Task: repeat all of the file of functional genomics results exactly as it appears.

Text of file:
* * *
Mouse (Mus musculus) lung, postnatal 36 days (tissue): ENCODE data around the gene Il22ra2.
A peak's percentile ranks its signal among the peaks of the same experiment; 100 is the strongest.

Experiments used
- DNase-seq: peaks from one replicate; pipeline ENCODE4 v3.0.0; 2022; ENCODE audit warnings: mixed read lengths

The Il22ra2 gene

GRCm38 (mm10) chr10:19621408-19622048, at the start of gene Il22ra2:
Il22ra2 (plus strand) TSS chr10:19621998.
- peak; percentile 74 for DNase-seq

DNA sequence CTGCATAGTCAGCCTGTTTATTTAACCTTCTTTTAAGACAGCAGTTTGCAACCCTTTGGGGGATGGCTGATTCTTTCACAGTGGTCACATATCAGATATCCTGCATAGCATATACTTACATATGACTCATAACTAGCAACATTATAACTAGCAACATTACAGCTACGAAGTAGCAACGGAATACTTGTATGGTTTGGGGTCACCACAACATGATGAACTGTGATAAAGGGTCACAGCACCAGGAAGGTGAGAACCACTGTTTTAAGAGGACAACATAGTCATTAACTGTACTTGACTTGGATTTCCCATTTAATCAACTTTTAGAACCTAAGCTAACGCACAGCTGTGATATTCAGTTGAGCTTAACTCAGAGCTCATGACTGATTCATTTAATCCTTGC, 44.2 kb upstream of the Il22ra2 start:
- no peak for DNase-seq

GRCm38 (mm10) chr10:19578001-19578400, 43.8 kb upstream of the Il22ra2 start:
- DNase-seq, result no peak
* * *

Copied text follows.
Mouse (Mus musculus) lung, postnatal 36 days (tissue): ENCODE data around the gene Il22ra2.
A peak's percentile ranks its signal among the peaks of the same experiment; 100 is the strongest.

Experiments used
- DNase-seq: peaks from one replicate; pipeline ENCODE4 v3.0.0; 2022; ENCODE audit warnings: mixed read lengths

The Il22ra2 gene

GRCm38 (mm10) chr10:19621408-19622048, at the start of gene Il22ra2:
Il22ra2 (plus strand) TSS chr10:19621998.
- peak; percentile 74 for DNase-seq

DNA sequence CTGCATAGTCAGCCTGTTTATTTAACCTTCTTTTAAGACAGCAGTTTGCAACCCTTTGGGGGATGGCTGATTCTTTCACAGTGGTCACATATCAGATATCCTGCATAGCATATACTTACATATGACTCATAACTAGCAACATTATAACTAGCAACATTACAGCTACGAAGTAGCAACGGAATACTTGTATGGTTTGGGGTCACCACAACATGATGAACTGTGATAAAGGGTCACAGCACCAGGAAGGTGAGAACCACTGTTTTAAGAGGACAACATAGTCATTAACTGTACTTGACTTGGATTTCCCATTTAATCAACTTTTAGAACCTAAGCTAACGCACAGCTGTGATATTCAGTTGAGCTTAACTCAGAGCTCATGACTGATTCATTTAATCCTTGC, 44.2 kb upstream of the Il22ra2 start:
- no peak for DNase-seq

GRCm38 (mm10) chr10:19578001-19578400, 43.8 kb upstream of the Il22ra2 start:
- DNase-seq, result no peak